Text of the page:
'A story about hope': Local author publishes children's book introducing death as a natural part of life
Illinois native and Peorian Susan Reising was introduced to a new way of thinking after receiving her master's degree in liberal studies from Bradley University.
Through exploration of quantum physics, theory, and philosophy, the idea of inter-connectedness changed the way she saw the world and served as an inspiration for a bucket list item she always had: writing a children’s book.
“So at the very smallest level, you know, subatomic...there's no divisions, there's no difference between you, me, the table, the window, the tree outside. And it really changed how I saw the world. It made me feel more connected to other people, less judgmental, have more empathy,” Reising explained.
This new core tenant of herself inspired her to leave her job, start her own business, and create a book for children that would focus on the circle of life, and the inter-connectedness between people. She completed the first draft in 1998.
“It was, I thought, a really great way to share the ideas in a simple way. And at that time, I was working with a really amazing designer and illustrator who I'd worked with in the publishing world. Her name is Missy Shepler. And she agreed to do a couple of illustrations for my draft. The draft just flowed out, and it seemed like a natural thing,” said Reising.
Though the initial process was quite seamless, the self-publishing industry hadn’t yet taken off, and the stress of finding a publisher and even an agent to do that was overwhelming for Reising. Thus, the book sat on a shelf for more than 20 years.
“My new business is firing up and I just said, 'Well, the time is not right.'”
Fast forward to March 2020, and the COVID-19 pandemic shook up the way people around the world lived and operated on a day-to-day basis. In a time of anxiety, anguish, and confusion, Reising knew something needed to be done.
“I kept thinking, I want to do something to help other people. And I remember I'd heard a story about some children who actually lost both parents to COVID, and how terrifying that must be, to not understand this strange disease that none of us understood and then to lose your parents.”
At the same time, Reising found her own solace in audiobooks. After reading “The Overstory” by Richard Powers, which features 12 interconnected stories about trees and their plight on earth, and recalling a TED Talk by ecologist Suzanne Simard about the way trees communicate with each other, Reising was called back to her own children’s book.
“This humble little book that I never quite got off the ground. And so I dusted it off. And I reimagined it,” said Reising.
“Lola and the Tree of Life” follows a little girl named Lola and her dog Skye, named after Reising’s corgi she lost shortly before the pandemic. Lola forms a deep relationship with Tree, modeled after the giant burr oak located in Peoria’s Giant Oak Park.
Lola realizes her grandfather, Poppy, is ill, and may be dying. She struggles to understand what this could mean for her, her family, and Poppy. One day, Lola turns to Tree for her wisdom. The following is an excerpt from the book related to what Tree has to say:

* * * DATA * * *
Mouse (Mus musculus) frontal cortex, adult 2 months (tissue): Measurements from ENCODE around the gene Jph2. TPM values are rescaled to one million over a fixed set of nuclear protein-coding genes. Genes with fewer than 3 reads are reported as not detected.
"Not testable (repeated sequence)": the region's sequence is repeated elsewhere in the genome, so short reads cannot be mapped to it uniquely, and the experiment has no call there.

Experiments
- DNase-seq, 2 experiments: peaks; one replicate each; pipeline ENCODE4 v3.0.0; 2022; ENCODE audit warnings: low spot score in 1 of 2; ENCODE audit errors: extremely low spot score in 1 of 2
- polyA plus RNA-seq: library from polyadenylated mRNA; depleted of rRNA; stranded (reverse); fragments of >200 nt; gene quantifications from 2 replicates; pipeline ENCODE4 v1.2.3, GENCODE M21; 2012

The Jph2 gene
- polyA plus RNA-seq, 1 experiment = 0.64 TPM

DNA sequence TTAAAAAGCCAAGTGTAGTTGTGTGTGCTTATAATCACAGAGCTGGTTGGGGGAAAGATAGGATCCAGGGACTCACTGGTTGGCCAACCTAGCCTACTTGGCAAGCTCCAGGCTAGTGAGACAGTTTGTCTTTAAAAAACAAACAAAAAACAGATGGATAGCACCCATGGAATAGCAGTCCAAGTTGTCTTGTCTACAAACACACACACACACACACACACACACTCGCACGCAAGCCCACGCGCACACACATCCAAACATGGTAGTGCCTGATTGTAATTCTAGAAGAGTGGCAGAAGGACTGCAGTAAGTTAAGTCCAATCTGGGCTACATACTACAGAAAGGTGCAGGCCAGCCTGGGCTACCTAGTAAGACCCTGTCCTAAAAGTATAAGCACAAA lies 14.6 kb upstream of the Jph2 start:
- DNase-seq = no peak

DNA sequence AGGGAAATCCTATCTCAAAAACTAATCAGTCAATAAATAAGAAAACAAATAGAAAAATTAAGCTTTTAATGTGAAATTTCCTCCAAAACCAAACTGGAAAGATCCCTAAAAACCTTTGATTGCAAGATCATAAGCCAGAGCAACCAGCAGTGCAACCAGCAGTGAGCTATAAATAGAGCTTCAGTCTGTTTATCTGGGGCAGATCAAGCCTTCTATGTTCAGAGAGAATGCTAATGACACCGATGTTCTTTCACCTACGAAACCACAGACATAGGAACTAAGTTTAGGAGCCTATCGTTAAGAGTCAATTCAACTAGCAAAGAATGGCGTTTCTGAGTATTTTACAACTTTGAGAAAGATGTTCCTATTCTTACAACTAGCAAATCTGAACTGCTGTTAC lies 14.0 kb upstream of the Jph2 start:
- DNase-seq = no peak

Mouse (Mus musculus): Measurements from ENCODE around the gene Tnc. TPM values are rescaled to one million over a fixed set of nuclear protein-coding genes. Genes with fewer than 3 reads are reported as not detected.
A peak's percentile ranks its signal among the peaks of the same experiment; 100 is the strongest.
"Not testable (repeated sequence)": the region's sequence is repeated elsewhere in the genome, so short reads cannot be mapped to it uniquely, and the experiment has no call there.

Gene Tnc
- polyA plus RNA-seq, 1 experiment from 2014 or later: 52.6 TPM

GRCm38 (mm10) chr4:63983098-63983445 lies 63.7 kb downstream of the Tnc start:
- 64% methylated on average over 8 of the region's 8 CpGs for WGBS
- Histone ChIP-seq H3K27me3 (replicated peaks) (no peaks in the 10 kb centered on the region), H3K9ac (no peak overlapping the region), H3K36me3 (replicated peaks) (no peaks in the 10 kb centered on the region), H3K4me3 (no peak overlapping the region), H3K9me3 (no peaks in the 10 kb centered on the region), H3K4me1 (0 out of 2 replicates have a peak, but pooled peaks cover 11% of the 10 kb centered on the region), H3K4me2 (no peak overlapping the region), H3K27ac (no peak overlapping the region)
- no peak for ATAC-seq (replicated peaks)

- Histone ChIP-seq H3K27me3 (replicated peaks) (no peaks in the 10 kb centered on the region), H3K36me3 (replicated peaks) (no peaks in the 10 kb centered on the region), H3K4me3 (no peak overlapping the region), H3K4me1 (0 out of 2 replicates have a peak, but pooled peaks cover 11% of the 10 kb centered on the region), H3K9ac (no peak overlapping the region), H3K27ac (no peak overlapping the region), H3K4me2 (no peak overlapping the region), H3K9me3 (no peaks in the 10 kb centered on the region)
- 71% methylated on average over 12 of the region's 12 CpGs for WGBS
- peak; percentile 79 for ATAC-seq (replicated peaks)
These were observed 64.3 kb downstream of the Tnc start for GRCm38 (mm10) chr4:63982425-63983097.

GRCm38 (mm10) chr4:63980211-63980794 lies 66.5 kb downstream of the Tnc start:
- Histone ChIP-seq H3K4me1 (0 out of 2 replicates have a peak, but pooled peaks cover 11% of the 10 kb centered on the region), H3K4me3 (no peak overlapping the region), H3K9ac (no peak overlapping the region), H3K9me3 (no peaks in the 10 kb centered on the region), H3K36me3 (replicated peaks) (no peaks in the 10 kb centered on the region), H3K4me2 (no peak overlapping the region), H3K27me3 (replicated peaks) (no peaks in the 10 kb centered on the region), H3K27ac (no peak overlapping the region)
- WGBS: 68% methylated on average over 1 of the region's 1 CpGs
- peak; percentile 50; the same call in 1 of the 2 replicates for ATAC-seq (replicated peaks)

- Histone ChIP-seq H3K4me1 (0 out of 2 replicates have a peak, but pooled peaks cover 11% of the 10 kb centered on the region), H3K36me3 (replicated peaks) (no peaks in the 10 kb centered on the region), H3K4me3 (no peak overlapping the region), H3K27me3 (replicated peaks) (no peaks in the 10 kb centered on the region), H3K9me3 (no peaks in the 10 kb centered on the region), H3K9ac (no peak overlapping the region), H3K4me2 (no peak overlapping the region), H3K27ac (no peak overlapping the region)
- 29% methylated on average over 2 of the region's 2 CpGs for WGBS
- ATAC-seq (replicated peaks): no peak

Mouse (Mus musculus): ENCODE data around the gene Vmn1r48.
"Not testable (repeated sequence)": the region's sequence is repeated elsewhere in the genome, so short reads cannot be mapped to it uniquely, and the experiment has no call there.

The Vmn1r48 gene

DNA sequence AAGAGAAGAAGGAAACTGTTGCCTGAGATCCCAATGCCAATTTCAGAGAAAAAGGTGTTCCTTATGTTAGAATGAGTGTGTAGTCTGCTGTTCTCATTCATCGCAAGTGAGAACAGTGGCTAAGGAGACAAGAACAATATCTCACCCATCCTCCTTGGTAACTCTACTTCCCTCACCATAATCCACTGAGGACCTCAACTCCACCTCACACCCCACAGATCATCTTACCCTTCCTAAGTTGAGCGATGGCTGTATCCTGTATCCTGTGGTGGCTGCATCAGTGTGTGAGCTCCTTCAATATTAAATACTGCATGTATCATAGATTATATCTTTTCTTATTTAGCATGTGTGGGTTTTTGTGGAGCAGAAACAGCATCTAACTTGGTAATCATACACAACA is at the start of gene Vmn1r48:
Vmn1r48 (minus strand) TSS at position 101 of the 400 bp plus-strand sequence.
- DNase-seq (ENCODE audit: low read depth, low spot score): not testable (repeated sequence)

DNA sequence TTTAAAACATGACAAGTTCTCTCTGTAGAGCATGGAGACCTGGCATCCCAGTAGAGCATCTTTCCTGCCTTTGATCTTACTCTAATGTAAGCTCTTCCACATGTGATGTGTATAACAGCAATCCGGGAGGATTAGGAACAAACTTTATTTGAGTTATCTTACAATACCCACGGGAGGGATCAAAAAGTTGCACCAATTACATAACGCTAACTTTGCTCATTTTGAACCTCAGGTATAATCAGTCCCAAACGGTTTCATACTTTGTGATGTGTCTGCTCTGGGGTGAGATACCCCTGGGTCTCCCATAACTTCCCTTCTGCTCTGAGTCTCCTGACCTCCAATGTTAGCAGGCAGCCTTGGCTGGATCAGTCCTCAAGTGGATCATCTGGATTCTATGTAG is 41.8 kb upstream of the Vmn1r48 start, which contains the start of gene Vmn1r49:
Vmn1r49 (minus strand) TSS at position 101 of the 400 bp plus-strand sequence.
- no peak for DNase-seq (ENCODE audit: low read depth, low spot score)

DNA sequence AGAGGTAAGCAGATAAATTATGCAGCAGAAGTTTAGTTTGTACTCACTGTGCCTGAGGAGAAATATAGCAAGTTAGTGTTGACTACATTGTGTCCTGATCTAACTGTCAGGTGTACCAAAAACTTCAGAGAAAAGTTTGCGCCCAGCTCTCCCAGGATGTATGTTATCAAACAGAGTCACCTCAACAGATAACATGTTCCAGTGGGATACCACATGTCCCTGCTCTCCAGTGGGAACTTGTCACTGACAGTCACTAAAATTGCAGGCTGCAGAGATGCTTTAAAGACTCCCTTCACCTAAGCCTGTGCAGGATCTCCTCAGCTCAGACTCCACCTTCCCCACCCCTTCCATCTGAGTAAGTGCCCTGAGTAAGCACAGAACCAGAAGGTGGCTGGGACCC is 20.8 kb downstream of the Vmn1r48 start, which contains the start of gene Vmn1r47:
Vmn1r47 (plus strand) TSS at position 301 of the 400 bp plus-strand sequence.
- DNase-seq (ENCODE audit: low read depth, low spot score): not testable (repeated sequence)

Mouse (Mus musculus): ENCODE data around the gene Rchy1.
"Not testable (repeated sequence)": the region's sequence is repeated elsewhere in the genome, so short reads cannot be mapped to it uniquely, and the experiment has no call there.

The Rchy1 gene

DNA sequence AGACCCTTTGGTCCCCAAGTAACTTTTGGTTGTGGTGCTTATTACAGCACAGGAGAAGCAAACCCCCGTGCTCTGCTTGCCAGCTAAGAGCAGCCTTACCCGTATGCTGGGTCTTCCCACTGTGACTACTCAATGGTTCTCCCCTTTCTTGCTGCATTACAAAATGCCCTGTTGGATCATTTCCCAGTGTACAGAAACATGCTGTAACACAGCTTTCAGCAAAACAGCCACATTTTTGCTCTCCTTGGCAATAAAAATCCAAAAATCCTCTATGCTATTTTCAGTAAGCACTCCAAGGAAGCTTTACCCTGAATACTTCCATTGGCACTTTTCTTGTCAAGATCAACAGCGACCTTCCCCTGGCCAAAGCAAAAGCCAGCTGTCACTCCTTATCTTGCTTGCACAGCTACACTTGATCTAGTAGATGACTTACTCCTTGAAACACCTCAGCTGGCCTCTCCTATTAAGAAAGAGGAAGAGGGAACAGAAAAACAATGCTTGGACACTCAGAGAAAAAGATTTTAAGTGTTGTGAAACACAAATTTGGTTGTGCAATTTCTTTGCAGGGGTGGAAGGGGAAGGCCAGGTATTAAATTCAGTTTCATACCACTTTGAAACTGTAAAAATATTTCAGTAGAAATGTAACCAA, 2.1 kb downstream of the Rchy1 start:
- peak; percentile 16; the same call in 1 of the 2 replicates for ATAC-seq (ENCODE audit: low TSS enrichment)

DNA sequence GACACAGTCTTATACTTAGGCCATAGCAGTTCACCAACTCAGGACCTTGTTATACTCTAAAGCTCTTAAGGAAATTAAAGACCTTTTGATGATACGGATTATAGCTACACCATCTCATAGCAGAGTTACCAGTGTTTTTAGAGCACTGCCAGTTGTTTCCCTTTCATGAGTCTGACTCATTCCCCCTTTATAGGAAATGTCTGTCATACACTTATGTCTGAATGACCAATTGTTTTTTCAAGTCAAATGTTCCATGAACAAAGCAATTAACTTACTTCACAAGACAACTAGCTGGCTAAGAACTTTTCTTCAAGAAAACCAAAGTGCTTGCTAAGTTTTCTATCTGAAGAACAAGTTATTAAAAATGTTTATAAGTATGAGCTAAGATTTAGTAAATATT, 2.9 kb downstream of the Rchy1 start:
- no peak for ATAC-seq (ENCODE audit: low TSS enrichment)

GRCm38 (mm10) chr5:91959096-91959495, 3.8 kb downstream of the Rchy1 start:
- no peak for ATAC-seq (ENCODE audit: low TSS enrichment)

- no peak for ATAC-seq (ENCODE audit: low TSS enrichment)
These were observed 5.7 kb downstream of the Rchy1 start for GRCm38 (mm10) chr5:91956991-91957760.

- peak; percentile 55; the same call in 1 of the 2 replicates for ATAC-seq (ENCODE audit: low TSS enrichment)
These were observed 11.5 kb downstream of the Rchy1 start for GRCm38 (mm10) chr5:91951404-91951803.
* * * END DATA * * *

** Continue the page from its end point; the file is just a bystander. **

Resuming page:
“‘People are part of nature, too,’ Tree said softly. ‘Poppy has lived a wonderful life and given much to many. When Poppy dies, he will simply move on to another way of being. Even though that life will be different than the one you know now, you will always have him in your heart. And all that he shared will live on in you.'"
Lola sat in the grass with Skye, taking in Tree’s wisdom. "‘Really?’ she asked, rubbing away her tears. ‘Yes,’ said Tree. ‘You and I and Poppy and Skye — and all things — are a part of something greater. We may look like we are separate, but we are all linked together in ways we sometimes cannot see.’”
Reising noted that while some may see this as a story about loss, she views it differently.
“I would say that it's a story about hope," she said. "It's about the hope that comes from understanding the connections that we share among people and with nature.”
Reising added that while the book could be considered spiritual, it is not religious in nature.
“I tried to leave it broad enough that if a family has religious beliefs that they want to share with the child, that they can layer those onto the book… So, I want people to feel free to believe what they believe. And I hope that this can help them impart an important message without making them feel constrained,” Reising explained.
On the books website, there are fun activities for children to engage with, like coloring pages and a word search. There’s also resources for adults.
“You will find questions that children might ask after hearing the book or reading the book, and some very kind of simple answers that you can give them, you know, age appropriate answers. And then also some thought starters for other conversations that you may want to talk about with your kids while you're verging on this topic of loss or death,” said Reising.
Overall, she hopes children and parents understand that death doesn’t have to be a scary topic, and that the connections we have with each other continue.
“I do think that experiencing loss without a framework for it can be extremely stressful, and in some ways damaging," she said. "So, I feel like if children have some framework for understanding death, and it doesn't blindside them, it can help them process that.”
She also emphasized the book wouldn’t have been possible without the beautiful illustrations from Missy Shepler.
“She, at every turn, made the illustrations better than I thought possible…she herself is really aligned with nature, and so she sees all those little tiny details. And she was able to represent those in the pages of the book and really bring 'Lola and the Tree of Life' to life, and so I owe her a big debt of gratitude.”